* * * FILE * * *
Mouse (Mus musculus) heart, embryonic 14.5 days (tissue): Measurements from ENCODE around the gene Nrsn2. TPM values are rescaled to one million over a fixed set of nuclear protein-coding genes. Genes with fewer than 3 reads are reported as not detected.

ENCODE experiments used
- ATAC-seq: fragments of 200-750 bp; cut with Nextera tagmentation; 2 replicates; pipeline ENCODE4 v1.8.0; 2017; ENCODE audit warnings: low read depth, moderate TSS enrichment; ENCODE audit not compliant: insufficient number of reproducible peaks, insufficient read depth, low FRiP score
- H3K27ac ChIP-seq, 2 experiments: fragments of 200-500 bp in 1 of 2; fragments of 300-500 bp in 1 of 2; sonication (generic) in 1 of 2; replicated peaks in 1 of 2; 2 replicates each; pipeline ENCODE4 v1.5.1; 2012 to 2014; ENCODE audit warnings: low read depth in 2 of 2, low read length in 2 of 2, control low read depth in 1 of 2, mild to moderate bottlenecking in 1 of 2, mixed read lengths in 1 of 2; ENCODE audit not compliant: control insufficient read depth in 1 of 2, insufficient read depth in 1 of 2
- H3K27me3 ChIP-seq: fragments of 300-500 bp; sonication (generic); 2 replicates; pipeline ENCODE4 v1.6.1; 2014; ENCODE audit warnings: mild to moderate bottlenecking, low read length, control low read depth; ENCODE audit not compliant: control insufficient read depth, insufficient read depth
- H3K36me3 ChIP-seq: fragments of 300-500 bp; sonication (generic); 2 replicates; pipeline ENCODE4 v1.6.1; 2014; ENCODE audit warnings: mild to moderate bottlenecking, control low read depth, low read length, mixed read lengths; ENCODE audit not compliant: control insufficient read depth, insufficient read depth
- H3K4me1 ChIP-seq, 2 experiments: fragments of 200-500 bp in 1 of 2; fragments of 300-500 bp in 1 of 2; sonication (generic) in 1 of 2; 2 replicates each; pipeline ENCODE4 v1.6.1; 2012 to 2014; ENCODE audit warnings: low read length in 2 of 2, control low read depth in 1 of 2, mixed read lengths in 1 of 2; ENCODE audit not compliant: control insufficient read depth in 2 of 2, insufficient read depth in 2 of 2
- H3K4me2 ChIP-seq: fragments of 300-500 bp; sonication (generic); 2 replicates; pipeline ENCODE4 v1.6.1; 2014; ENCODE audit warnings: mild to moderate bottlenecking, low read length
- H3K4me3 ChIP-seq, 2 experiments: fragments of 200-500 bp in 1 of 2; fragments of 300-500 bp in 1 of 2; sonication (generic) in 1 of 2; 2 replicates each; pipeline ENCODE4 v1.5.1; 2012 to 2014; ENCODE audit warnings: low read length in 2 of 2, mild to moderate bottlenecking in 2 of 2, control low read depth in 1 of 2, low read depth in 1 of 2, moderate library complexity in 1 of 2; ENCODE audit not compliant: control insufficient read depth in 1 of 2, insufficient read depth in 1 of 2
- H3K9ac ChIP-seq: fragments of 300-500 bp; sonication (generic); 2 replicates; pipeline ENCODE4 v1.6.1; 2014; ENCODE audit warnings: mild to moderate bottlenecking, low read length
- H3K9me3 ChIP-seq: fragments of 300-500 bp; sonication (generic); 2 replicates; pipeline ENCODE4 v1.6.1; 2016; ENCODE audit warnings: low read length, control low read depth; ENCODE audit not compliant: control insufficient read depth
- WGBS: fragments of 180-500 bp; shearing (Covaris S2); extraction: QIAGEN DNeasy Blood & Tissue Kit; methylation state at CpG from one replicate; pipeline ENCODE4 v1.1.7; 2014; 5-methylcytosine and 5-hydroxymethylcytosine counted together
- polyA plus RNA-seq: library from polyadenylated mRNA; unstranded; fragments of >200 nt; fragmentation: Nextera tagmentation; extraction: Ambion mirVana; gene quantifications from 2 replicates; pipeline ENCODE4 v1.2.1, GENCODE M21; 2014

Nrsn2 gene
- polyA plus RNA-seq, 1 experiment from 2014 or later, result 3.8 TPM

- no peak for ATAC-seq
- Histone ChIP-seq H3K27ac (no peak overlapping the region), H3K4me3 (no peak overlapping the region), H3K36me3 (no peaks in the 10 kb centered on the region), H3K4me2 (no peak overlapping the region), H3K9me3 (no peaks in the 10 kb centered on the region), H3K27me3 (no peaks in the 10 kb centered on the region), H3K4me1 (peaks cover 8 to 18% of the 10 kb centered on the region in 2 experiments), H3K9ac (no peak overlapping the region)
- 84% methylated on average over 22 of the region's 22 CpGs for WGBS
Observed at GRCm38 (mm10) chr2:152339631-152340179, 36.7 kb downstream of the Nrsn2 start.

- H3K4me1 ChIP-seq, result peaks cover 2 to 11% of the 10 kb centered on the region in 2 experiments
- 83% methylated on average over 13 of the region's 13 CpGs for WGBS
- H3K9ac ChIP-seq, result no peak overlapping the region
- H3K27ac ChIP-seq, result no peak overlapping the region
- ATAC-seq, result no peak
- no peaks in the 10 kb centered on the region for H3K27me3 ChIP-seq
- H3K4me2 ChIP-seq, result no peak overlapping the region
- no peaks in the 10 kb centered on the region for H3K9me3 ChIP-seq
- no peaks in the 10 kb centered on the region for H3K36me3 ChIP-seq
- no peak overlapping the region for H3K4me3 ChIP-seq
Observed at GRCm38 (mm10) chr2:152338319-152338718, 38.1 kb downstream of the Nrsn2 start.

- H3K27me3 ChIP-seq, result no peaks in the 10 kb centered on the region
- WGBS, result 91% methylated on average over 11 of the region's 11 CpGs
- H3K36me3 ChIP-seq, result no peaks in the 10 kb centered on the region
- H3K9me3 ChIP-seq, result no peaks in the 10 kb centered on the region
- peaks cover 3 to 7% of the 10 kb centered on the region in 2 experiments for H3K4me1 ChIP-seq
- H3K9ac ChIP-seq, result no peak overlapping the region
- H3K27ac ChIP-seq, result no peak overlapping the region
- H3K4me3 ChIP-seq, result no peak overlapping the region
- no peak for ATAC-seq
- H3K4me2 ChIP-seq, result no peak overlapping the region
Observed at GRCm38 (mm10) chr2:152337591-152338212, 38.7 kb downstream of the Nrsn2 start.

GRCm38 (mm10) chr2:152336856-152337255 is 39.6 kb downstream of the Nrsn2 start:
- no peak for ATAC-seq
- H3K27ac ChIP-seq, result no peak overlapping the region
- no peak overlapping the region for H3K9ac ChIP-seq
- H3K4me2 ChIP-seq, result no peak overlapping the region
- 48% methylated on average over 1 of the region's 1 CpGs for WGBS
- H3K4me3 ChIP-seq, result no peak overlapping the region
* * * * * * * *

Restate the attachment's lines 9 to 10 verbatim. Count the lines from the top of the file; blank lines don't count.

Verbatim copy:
- H3K4me3 ChIP-seq, 2 experiments: fragments of 200-500 bp in 1 of 2; fragments of 300-500 bp in 1 of 2; sonication (generic) in 1 of 2; 2 replicates each; pipeline ENCODE4 v1.5.1; 2012 to 2014; ENCODE audit warnings: low read length in 2 of 2, mild to moderate bottlenecking in 2 of 2, control low read depth in 1 of 2, low read depth in 1 of 2, moderate library complexity in 1 of 2; ENCODE audit not compliant: control insufficient read depth in 1 of 2, insufficient read depth in 1 of 2
- H3K9ac ChIP-seq: fragments of 300-500 bp; sonication (generic); 2 replicates; pipeline ENCODE4 v1.6.1; 2014; ENCODE audit warnings: mild to moderate bottlenecking, low read length